If your feedback is related to a possible bug following the release of a new feature, for example, why not send it to the QA team? They will know better than anyone how to categorize it and will forward it to the relevant department.

It can also be interesting to ask yourself the question, “Should I post this feedback here?” to minimize endless threads and protect the stakeholders involved.

Other questions we should ask ourselves before providing feedback include:

  • Can I still provide feedback via this channel?
  • Is it really necessary for all these stakeholders to be made aware of this feedback?
  • Should I communicate this feedback on an individual basis?

5 - "I would do it like this!"

And last but not least, the “I would do it like this” type of feedback. The problem here centers around showing how you would do something without explaining why. This leaves no room for others to learn from your fresh insights.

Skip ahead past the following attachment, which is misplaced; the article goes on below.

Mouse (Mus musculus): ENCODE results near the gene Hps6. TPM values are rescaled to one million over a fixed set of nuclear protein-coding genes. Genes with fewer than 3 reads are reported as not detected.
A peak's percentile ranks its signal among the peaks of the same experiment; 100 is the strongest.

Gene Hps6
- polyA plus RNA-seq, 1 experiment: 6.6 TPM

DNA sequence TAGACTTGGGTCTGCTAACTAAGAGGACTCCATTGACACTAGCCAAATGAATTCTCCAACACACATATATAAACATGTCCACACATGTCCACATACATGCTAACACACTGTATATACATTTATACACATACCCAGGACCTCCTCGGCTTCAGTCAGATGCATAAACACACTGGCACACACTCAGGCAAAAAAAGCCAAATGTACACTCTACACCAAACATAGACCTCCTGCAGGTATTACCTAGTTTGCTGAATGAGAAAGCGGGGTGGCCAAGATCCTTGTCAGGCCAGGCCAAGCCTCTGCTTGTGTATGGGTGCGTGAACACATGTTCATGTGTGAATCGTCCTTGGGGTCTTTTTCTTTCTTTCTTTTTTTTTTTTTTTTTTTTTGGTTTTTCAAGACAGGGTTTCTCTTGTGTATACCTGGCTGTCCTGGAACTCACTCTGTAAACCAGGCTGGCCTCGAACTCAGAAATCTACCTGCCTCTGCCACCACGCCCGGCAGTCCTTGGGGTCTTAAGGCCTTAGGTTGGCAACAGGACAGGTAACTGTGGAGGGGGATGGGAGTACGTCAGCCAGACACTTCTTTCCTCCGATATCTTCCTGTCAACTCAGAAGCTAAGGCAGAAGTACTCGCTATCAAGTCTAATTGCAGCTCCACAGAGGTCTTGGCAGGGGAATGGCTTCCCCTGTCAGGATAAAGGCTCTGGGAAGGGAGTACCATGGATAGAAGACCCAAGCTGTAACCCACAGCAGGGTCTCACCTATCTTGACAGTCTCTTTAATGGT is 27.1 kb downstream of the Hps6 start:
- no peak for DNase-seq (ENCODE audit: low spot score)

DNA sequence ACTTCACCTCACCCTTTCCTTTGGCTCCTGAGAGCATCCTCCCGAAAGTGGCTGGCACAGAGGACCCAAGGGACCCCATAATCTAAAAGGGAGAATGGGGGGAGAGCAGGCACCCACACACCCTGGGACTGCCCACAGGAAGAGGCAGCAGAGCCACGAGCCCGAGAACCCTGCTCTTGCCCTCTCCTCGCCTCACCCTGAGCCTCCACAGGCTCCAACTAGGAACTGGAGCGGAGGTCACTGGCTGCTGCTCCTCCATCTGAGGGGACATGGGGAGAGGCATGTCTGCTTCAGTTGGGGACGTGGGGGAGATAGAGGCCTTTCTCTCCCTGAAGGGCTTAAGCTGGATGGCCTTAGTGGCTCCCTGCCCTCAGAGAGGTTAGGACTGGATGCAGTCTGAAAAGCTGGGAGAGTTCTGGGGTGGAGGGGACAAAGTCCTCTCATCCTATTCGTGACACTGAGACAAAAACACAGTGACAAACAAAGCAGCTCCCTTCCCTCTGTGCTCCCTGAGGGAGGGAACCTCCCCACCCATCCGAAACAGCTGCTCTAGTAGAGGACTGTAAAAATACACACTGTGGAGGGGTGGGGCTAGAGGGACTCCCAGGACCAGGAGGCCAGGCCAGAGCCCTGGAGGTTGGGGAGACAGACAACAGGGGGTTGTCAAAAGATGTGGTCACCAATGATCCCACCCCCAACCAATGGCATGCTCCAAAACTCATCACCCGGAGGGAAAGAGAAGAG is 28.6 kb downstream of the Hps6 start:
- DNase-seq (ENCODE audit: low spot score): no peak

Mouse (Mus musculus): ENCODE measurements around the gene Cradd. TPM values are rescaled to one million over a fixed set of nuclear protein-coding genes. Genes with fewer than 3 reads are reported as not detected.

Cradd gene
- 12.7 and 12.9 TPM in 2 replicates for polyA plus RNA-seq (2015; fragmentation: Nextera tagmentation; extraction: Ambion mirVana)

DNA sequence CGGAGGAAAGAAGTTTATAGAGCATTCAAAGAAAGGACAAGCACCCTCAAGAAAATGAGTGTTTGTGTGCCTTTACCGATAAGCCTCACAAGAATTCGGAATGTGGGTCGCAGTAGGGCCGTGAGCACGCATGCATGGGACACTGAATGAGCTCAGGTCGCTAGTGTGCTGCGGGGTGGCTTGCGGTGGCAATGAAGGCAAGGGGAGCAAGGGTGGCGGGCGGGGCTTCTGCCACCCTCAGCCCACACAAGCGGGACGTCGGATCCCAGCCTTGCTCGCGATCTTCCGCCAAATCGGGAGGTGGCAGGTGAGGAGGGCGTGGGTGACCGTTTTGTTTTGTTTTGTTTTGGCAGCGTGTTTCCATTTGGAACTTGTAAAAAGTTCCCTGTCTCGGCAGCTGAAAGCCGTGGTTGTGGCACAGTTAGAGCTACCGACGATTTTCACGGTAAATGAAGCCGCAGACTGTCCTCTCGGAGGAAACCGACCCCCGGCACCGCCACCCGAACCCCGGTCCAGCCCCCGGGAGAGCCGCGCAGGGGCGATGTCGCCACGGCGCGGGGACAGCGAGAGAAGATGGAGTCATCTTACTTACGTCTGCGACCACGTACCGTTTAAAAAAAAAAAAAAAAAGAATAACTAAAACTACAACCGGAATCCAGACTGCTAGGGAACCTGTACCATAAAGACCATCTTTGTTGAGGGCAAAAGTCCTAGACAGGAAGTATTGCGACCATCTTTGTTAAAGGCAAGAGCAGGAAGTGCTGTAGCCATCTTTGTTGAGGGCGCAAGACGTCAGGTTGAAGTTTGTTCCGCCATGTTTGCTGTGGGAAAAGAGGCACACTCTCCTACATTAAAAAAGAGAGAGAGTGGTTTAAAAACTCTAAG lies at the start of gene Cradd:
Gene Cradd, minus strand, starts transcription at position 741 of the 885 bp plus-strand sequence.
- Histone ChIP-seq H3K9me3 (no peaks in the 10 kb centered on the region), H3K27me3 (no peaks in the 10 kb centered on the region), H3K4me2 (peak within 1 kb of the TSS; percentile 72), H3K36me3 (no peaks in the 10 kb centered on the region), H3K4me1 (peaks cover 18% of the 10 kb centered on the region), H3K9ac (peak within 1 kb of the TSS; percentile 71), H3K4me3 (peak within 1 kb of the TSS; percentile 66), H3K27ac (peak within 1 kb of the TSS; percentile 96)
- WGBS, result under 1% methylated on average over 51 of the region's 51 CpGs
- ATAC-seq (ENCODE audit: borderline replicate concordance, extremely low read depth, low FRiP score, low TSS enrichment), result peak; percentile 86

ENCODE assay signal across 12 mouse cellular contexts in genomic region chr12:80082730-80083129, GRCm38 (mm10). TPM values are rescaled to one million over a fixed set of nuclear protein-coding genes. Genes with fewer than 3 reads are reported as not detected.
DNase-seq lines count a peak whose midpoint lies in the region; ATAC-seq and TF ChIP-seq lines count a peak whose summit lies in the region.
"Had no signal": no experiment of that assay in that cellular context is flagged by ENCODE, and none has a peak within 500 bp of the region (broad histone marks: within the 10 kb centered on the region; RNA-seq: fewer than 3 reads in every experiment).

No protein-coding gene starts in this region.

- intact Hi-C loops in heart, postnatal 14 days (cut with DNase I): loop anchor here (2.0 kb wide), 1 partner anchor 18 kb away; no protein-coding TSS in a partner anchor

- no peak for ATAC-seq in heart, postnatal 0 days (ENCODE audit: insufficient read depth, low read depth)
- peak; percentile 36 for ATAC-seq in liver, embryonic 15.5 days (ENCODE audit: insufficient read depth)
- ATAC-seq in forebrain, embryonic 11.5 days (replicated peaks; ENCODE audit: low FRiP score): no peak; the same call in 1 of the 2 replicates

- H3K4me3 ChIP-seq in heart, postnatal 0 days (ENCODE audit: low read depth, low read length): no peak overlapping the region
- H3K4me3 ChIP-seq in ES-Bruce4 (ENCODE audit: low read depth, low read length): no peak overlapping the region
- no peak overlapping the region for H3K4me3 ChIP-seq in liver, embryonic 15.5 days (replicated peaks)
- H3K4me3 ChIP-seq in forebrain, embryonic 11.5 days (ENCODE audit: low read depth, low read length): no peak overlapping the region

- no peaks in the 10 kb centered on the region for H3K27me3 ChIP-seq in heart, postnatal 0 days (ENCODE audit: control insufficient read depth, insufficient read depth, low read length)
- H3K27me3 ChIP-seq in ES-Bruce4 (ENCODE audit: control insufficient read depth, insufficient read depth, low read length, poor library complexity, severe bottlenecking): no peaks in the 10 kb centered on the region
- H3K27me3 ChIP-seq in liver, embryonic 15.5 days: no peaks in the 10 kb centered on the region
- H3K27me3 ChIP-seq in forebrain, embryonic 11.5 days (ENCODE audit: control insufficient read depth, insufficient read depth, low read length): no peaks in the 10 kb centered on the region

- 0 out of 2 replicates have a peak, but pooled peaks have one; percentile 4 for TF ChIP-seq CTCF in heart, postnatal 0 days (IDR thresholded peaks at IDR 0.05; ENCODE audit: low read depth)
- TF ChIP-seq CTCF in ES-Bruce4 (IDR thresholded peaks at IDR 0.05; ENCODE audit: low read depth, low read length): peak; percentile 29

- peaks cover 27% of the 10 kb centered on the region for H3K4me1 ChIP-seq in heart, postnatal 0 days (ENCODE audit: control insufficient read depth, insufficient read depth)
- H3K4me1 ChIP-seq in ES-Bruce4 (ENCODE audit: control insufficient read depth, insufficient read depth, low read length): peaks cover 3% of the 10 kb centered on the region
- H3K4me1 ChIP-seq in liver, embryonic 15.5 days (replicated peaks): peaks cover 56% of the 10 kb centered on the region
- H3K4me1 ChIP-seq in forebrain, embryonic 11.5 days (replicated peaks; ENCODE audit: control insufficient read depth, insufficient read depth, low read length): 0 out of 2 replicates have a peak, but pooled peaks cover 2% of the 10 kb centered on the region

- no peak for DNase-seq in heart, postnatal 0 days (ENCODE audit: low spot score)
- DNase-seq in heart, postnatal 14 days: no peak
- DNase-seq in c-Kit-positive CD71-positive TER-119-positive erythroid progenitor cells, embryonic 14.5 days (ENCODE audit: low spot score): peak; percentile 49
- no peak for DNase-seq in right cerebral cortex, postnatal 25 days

When you rehash the work of others, without giving them tools and instructions to make improvements, then no learning takes place, which is essential for both individual and team growth. Therefore, it’s always more beneficial to discuss the proposal, even if it takes longer.

For example, if you think the message could be better organized into title, subtitle and disclaimer, rate each section and distribute them according to their degree of relevance on the screen. This is a visual and logical way of explaining an information hierarchy scheme.

However, this type of feedback doesn’t take into account the fact that, if you’ve written or designed something in a certain way, there’s probably some sort of rationale behind it. You may have considered certain elements that perhaps the other person has neglected. For this reason, it’s important to thoroughly support a proposal with arguments before presenting it.

In short, receiving feedback means we make fewer mistakes because we are more aware of the needs of every part of our complex system. This means we can anticipate potential issues, learn, and grow as a team.

This is precisely why it’s so important to establish good feedback practices. Only in this way can we become stronger and more agile. This may not directly impact business metrics, but it certainly has the potential to improve the way your team works.

This post was written with the help of Cabify’s Content team. <3

Alane Lira avatar

Alane Lira

Senior UX Writer